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Some Minnesota businesses feel pinch as minimum-wage increases take effect Friday

Joe Thibert, 16, restocks shelves while working at Tony's SuperValu in Hawley, Minn., on Thursday, July 31, 2014. Thibert is in his first month of working at the grocery store. Nick Wagner / The Forum

HAWLEY, Minn. – Tony’s SuperValu owner Tony Laddusaw said the minimum wage hike that takes effect Friday in Minnesota will have a big effect on his business here.

Laddusaw said the profit margins of a grocery store are slim, especially for smaller stores like his.

“It really hurts a small business,” he said. “The big guys, they can absorb it. They’ve got the volume to cover it where we don’t.”

Minnesota’s minimum-wage rate increases today from $6.15 to $8 per hour in the state’s first wage increase in nearly a decade.

In the coming two years, the new law will push wage rates higher in August 2015 and again in August 2016 when the top rate goes to $9.50 an hour. In January 2018, the rate will be indexed to inflation-based or economic conditions.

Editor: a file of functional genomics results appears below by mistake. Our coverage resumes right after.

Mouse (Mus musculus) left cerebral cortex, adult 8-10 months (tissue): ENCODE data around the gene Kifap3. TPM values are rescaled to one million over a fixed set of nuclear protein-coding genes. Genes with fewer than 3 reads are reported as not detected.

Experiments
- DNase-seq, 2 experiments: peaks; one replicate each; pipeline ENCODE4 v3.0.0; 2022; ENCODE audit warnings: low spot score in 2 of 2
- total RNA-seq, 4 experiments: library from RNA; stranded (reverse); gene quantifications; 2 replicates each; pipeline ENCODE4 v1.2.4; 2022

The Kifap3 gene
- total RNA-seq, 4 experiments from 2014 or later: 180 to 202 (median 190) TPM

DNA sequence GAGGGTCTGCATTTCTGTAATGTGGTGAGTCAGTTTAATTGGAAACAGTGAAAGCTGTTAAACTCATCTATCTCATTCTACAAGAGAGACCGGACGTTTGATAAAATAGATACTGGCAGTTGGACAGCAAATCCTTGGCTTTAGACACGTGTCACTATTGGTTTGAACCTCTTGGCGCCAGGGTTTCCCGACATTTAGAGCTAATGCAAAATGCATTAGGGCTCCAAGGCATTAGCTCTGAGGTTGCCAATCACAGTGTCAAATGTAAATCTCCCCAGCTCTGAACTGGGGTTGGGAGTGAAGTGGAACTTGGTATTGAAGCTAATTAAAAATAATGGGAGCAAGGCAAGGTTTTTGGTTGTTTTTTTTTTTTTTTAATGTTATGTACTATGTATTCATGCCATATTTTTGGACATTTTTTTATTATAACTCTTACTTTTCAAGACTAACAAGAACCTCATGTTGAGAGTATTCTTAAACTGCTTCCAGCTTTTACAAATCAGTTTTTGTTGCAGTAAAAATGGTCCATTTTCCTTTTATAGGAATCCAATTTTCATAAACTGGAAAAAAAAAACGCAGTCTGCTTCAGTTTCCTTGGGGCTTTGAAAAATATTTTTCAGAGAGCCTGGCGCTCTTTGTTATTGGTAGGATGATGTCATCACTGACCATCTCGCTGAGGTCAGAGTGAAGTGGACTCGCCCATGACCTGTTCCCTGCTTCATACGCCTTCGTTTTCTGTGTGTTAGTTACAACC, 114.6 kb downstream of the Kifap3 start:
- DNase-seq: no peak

Laddusaw said not only will he have to hire new part-time employees at a higher wage, but existing employees also expect a raise to maintain a differential for their experience.

He expects to be forced to raise prices to offset the added labor cost.

Matt Maslowski, economic development director for the city of Moorhead, does not expect the wage increase to have much of an effect here. He said the wage hike should have “a minimal impact to the majority of businesses in Moorhead.”

Maslowski reasoned that most Moorhead businesses were already paying well above $8 an hour in order to stay competitive with Fargo and the oil boom of western North Dakota.

That is true for Sunset Lanes bowling alley. Its accountant, Ralph Hennebry, said the business employed only three very part-time workers who made less than $8 an hour. The remaining employees were being paid well above the new minimum.

Cathy Lindquist, executive director of the West Central Minnesota Small Business Development Center located in the Offutt School of Business at Concordia College, said the organization plans to sponsor classes soon to help business owners determine how to incorporate higher wages in their budget.

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Large-employer wage: Minimum wage was $6.15/hour. It becomes $8/hour today, and will become $9/hour Aug. 1, 2015, and $9.50/hour Aug. 1, 2016.

Small-employer* wage: Minimum wage was $5.25/hour. It becomes $6.50/hour today, and will become $7.25/hour Aug. 1, 2015, and $7.75/hour Aug. 1, 2016.

* An employer categorized as small has gross sales less than $500,000/year.